Quality: The Furthest Thing from Boring

We have yet to produce our best socks is written on the wall at the darn tough mill

"We Have Yet to Produce Our Best Sock."

This was one of the first things I saw on my first day at Darn Tough. And has since become instilled in me, passing the statement that is painted on the wall of our Mill, in the hallway that leads me to my desk, every day. It was when I saw that, I understood, Darn Tough was where I was meant to be.

I work in Quality, which to me, means facilitating change. We have yet to produce our best sock = continuous improvement, and that’s what I aim to do.

Quality: A Definition

qual·i·ty — Oxford Living English Dictionary

The standard of something as measured against other things of a similar kind; the degree of excellence of something.

Quality worker at darn tough checking that sock meets our specifications

When most people ask about your job, it goes something like this: “Hi my name is such-and-such – I’m a teacher, I’m a nurse, I’m a restaurant owner, I’m a lawyer.” All relatable and important careers.

When introduce myself, it goes more like this: “Hi my name is Diane. I’m the Quality and Continuous Improvement Manager at Darn Tough socks.” Instantly I see the excited look on their faces.

"Darn Tough! Those socks are amazing; I love them… what did you say you do there?"

Rows of the Number 2 hiking socks that have been inspected for quality

I start explaining my role, and instantly I can see their eyes glaze over and interest level decline. It’s over, I’ve lost them. Why?! Is quality boring? Is my job boring? I don’t think it is.

Quality is important in our daily lives; the food we eat, the education and healthcare we receive, medications we take, even the socks we wear. Quality is about constantly improving and making things better, by definition, making them excellent.It’s not the most exciting topic in a factory but the end result is so important. Why do people find this topic so mundane when it is so important?

Where Art Meets Science

Darn Tough socks are part art and part science. The art is in the design – something I know nothing about. The science is in things like the process and the raw materials selection.

Woman working at the mill checking on the machines

This intersection of something beautiful (the art) and something functional (the science) is the essence of quality. The science of always improving is the quality portion of the sock development process. Our designers come up with an amazing sock idea. In quality, we develop and control the process to build this idea into the best socks they can be through detailed management of raw materials, specifications, and processes to ensure our customers receive the highest quality sock.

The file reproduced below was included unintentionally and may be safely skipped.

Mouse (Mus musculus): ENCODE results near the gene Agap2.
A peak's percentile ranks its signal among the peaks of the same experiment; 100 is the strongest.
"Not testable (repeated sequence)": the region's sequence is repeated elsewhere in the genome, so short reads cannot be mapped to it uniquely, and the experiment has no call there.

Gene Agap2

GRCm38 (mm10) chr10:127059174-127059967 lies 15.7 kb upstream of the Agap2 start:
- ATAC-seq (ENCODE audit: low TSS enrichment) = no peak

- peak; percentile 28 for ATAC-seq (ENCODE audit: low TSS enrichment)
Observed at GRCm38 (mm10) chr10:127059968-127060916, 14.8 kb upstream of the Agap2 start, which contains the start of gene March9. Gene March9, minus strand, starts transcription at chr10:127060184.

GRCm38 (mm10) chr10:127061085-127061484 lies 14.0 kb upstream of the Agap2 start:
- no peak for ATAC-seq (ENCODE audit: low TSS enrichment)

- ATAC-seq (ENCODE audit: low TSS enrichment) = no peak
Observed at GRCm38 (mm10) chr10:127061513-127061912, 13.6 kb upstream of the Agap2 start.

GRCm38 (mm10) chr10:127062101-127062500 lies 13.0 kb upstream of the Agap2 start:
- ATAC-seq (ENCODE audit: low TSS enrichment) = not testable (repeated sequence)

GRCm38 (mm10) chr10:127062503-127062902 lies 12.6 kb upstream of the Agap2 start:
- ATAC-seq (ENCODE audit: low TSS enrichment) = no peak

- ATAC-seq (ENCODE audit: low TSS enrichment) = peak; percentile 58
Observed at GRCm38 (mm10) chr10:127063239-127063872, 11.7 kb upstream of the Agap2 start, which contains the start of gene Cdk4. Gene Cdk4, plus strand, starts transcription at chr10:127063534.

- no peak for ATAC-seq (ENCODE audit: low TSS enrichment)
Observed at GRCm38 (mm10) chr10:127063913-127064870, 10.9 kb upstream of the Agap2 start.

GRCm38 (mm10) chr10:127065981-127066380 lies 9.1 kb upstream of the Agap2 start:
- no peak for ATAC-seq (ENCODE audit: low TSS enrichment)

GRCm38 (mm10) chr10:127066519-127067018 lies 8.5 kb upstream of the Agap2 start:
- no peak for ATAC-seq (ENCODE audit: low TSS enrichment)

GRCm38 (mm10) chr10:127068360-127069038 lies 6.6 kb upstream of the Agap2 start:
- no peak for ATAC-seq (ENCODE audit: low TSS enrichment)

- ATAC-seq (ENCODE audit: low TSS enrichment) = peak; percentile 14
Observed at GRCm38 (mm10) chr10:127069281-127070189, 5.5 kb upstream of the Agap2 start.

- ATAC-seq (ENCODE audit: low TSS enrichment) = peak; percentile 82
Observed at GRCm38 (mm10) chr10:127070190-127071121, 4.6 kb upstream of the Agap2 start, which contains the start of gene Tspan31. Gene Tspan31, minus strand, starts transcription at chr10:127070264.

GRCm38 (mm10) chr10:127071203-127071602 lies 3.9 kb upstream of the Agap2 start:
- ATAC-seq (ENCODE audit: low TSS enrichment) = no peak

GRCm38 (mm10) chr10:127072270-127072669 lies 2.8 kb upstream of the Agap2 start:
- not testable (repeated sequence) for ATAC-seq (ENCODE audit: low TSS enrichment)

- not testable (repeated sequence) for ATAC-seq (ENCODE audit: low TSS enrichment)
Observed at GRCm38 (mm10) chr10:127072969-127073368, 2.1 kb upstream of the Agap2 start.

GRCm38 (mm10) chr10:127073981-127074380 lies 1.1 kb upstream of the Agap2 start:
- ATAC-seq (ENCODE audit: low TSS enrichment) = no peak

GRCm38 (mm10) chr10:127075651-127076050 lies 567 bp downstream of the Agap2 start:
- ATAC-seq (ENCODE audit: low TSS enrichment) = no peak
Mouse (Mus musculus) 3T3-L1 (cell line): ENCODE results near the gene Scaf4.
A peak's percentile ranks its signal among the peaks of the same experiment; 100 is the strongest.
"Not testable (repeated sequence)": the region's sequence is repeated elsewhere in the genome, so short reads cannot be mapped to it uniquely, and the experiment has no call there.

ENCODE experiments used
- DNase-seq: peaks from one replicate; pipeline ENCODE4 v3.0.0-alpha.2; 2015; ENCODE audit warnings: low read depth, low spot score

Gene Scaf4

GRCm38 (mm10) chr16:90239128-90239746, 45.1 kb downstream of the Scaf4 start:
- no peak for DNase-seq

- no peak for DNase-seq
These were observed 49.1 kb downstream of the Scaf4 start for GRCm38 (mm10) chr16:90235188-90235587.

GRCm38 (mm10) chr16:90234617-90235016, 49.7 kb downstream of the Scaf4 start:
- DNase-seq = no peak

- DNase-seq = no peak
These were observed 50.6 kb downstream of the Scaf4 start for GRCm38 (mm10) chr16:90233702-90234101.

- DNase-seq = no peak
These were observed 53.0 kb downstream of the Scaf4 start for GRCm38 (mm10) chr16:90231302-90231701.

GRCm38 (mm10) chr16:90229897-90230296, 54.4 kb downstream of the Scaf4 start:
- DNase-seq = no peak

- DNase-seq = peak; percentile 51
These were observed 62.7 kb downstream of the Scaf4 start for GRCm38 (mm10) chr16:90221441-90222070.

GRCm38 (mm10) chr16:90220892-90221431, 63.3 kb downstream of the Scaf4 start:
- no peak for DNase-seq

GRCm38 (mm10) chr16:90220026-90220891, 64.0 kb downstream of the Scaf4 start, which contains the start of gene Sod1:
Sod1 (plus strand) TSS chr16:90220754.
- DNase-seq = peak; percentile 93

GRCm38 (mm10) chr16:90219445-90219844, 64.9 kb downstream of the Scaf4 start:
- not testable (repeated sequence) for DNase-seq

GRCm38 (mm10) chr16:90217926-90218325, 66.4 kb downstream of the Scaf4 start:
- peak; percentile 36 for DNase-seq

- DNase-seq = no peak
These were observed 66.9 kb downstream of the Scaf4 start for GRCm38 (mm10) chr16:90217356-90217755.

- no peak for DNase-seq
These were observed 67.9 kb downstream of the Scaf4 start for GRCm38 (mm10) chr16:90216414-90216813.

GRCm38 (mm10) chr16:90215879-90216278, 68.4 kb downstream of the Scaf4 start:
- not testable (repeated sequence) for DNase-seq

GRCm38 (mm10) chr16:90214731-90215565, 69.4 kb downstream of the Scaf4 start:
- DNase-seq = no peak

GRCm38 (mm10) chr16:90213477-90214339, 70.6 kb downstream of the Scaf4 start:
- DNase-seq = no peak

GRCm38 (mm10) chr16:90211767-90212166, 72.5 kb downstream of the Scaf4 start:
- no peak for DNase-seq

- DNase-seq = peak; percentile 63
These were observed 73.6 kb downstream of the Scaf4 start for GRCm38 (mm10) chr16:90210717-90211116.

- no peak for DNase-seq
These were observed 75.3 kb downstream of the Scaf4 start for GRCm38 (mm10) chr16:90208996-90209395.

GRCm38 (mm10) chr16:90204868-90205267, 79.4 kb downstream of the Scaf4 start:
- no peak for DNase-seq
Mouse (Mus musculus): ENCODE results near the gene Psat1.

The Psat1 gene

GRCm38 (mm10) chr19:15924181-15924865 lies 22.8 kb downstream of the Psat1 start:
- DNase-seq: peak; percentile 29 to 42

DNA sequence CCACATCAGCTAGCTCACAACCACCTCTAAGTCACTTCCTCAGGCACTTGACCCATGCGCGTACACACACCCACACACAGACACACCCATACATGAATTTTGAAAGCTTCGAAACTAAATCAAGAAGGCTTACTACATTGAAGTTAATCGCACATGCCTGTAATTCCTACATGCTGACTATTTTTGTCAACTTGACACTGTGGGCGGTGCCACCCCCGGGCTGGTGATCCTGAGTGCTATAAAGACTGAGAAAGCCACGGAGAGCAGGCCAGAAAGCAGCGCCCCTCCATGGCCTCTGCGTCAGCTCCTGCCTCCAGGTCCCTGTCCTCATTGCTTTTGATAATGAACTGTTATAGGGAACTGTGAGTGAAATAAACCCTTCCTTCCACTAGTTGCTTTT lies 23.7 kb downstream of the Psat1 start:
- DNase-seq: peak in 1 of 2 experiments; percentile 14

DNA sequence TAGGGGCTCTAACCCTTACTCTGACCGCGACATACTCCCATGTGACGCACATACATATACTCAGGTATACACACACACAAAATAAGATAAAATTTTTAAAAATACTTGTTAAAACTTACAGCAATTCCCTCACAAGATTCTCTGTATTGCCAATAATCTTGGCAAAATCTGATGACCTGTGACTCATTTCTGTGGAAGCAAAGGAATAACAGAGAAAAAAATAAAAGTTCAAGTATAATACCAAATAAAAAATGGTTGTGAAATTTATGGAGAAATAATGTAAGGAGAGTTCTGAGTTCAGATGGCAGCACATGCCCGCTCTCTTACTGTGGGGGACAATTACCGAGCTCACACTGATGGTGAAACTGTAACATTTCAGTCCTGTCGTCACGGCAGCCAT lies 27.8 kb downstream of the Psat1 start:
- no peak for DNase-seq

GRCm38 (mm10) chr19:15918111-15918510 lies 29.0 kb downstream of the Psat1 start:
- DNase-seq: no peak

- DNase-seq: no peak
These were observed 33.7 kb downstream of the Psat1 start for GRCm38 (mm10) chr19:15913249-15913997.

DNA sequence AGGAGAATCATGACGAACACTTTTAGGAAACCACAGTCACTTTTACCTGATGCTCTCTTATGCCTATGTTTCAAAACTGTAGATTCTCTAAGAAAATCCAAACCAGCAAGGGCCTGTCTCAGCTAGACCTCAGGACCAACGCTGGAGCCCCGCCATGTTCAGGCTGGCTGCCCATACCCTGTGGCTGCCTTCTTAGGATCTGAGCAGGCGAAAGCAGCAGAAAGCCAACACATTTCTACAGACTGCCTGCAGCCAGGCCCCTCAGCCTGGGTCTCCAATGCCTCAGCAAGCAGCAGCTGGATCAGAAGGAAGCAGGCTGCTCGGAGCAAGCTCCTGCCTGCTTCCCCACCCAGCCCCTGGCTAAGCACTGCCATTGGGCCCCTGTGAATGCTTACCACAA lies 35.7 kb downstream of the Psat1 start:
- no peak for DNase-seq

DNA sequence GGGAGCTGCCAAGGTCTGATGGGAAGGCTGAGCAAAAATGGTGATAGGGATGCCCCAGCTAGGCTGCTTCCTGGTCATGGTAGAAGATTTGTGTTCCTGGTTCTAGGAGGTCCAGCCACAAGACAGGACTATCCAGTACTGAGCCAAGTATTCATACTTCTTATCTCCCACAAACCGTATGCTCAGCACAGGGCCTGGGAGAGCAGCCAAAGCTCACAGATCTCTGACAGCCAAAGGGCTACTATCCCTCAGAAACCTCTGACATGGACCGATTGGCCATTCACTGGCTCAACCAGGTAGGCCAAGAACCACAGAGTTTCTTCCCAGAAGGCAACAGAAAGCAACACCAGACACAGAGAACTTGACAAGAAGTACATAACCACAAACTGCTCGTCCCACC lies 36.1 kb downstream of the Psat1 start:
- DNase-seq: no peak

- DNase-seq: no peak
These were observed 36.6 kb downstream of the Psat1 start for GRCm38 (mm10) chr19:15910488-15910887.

Darn Tough quality starts with high quality raw materials, like these cones of merino wool yarn

Quality is the confluence of raw materials, product development, production, and resulting in finished product quality, finished product excellence. It’s taking something complicated and simplifying it in a way that creates a systematic approach to achieve an end result. For me, it’s so incredibly satisfying to take a problem with can be very complex and create an elegant and simple solution.

Factories sometimes run in a constant state of firefighting caused by variations in processes. These variations lead to swings in product quality. As a result, we spend a lot of time, quarantining nonconforming materials, sorting out defects and scrap. It all adds up to wasted time, effort, and materials which affect our ability to delight customers with amazing quality.

One of My Favorite Quotes

“Anyone who has never made a mistake has never tried anything new.” — Albert Einstein

Trying new things and making mistakes is part of continual improvement. Darn Tough is expanding; buying new knitting machines and making more of our awesome socks than ever. We are currently experimenting with our process, making improvements to remove waste, and developing new socks while growing at a rapid rate.

Trays of new socks pulled out to show them at darn tough's mill

Our ability to change is directly related to our ability to try new things and make them better. Quality is change management, change to make new products, change to the process, change to source better raw materials, and change to make socks better. Constantly improving and creating systems that are stable and consistent make quality boring. Creating our best sock, that is the furthest thing from boring that I can think of…

About the Author

Diane loves spending time outdoors – skiing, hiking, and paddle boarding with family and friends and the family dog Harvey. She also loves gardening and cooking; she makes some pretty famous meatballs (Grandpa Phil’s recipe).